Are you trying to learn to take manual control of your camera settings but you’re having a hard time understanding the nitty-gritty details—like why you might choose one shutter speed over another? Depending on what you’re shooting and how you’re doing it, some shutter speeds are ideally suited to specific photographic situations. Whether you’ve set your camera to full manual or shutter priority mode, here’s a primer on shutter speeds and how to best put them to use.
Need a long exposure? Look to the shutter speeds of 1 second and slower. I use 1-second exposures when my camera is on a tripod exclusively, and with a cable release or at the very least a self-timer so that my hand doesn’t let camera shake from pressing the shutter ruin the exposure. I find myself regularly relying on second-long exposures when photographing architecture, both indoors and exteriors, because of the small aperture that provides for greater depth of field and maximum sharpness. In the landscape, such long exposures are a great way to introduce deliberate motion blur thanks to wind and moving water.
One thing that quarter-second shutter speeds are very useful for is intentional motion blur with living subjects. If I’m handholding the camera and panning with a moving subject, that quarter-second shutter speed is perfect for creating intentional motion blur of a cyclist pedaling or a jogger running. For even more blur, slow down to a half second or even a full second. If you’re getting more blur than you’d hoped for and need more sharp detail, shorten up to an eighth or fifteenth-of-a-second exposure.
The default shutter speed? Once upon a time it sure was. It was even indicated by a different color on the dials of manual cameras for decades. That’s because it was the maximum sync speed for using a flash with a focal plane shutter—until modern DSLRs upped that limit to 1/250th. But 1/60th is still an immensely useful shutter speed. To my mind, it’s the minimum safe shutter speed at which I can handhold a “normal” photograph. What defines normal? Using a medium focal length lens in bright light on a subject that’s standing still. If I’m using a very long telephoto lens that may put that to the test, but generally speaking, 1/60th is a comfortable lower-limit for handholding the camera.
This is the shutter speed I use most often with strobes. Why? Because it’s fast enough to eliminate most ambient light when working indoors at low ISOs, yet slow enough to safely synchronize with the strobe 100 percent of the time. Even though most cameras claim a sync speed of 1/250th, I often find banding at that speed—and even 1/160th. So 1/125th is my default strobe shutter speed when I want to eliminate ambient light and maximize the exposure from the flash.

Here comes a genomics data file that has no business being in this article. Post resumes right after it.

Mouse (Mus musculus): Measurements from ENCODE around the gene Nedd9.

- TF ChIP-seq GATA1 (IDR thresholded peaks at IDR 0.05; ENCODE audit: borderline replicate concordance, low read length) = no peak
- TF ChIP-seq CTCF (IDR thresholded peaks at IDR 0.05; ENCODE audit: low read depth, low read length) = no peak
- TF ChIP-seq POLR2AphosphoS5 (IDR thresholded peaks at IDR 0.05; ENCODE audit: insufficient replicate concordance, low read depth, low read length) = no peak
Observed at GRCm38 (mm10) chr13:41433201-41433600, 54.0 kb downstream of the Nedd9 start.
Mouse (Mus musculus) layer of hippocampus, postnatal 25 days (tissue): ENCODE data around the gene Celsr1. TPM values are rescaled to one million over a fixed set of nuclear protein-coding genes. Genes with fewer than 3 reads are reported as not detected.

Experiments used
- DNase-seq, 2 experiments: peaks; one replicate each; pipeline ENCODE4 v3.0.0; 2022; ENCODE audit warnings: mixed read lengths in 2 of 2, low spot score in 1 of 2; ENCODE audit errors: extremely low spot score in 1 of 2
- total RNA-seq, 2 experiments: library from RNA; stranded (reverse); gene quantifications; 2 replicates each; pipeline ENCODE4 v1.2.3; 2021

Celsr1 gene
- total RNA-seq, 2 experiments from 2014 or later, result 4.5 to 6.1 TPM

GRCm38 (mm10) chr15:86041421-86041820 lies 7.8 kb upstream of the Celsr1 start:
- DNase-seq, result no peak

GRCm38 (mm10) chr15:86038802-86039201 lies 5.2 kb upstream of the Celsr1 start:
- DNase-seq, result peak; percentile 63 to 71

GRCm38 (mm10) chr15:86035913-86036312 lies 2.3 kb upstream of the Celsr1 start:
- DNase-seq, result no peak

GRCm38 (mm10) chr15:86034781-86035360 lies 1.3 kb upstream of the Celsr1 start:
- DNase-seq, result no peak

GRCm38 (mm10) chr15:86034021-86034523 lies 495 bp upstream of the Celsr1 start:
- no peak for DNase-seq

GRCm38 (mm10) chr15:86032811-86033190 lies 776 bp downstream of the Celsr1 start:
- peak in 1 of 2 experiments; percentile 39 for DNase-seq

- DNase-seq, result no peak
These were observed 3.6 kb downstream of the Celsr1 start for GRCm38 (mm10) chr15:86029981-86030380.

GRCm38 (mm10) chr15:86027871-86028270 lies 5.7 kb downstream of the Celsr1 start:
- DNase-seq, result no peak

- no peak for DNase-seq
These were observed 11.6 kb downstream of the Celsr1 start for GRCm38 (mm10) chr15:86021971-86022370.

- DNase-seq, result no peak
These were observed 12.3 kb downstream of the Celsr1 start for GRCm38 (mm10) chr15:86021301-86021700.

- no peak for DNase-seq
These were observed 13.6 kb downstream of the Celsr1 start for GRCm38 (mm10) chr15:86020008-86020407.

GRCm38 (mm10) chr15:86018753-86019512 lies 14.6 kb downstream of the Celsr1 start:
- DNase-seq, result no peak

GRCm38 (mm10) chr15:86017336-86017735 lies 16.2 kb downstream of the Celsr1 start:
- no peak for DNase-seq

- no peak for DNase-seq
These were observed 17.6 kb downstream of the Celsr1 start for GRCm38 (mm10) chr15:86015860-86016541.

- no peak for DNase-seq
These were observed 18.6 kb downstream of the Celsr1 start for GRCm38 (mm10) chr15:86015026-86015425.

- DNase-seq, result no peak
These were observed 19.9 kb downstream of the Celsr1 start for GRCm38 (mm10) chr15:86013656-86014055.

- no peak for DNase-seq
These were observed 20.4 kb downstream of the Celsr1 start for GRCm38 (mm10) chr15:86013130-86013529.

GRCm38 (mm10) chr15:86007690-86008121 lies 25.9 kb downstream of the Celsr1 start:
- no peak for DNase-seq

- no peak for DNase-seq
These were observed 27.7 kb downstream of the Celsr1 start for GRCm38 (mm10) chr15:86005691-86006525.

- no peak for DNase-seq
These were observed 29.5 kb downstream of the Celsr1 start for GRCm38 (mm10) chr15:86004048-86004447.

A lot of people think that because a photographer can handhold with a normal lens at 1/60th of a second, that speed is sufficient for most subjects—including portraits. But if you find yourself photographing people at 1/60th of a second with regularity, you’ll begin to notice something when you look closely: your pictures won’t be sharp, especially if you’re using a slightly longer than normal portrait lens. People move! And those movements, even when “sitting still,” can be fast enough to put motion blur into your pictures. So instead my rule of thumb when shooting natural light portraits (as opposed to those illuminated by strobe, which necessitates a slower shutter speed for flash synchronization) is to use a shutter speed of 1/250th or faster. The resulting wider aperture that’s required also tends to provide the benefit of shallow depth of field, thus better isolating the subject from the background.
Shooting sports? Whether it’s soccer or basketball, baseball or field hockey, the faster the shutter speed the better. In normal daylight, with an aperture of ƒ/5.6 or so, you’ll find yourself with a shutter speed of 1/1000th. This is the ideal place to be if you want to freeze fast-moving action without having to crank the ISO or open up to a maximum aperture and shrink the depth of field to a point that tack-sharp focus becomes difficult. 1/1000th is a great starting point for action photography and will ensure even fast runners will remain sharp on the sensor.
What on earth could you accomplish with such a fast shutter speed as 1/8000th of a second? You could freeze incredibly fast-moving objects—like splashes and helicopter blades and hummingbird wings. These are the kinds of subjects that we’re not able to discern with the naked eye and that are most often photographed with high-speed stroboscopic photography. Sure, you’re going to need to open up that aperture and crank the ISO at 1/8000th of a second, but when you need it, it’s great to have—and these days it can be found on a wide variety of mirrorless cameras and DSLRs.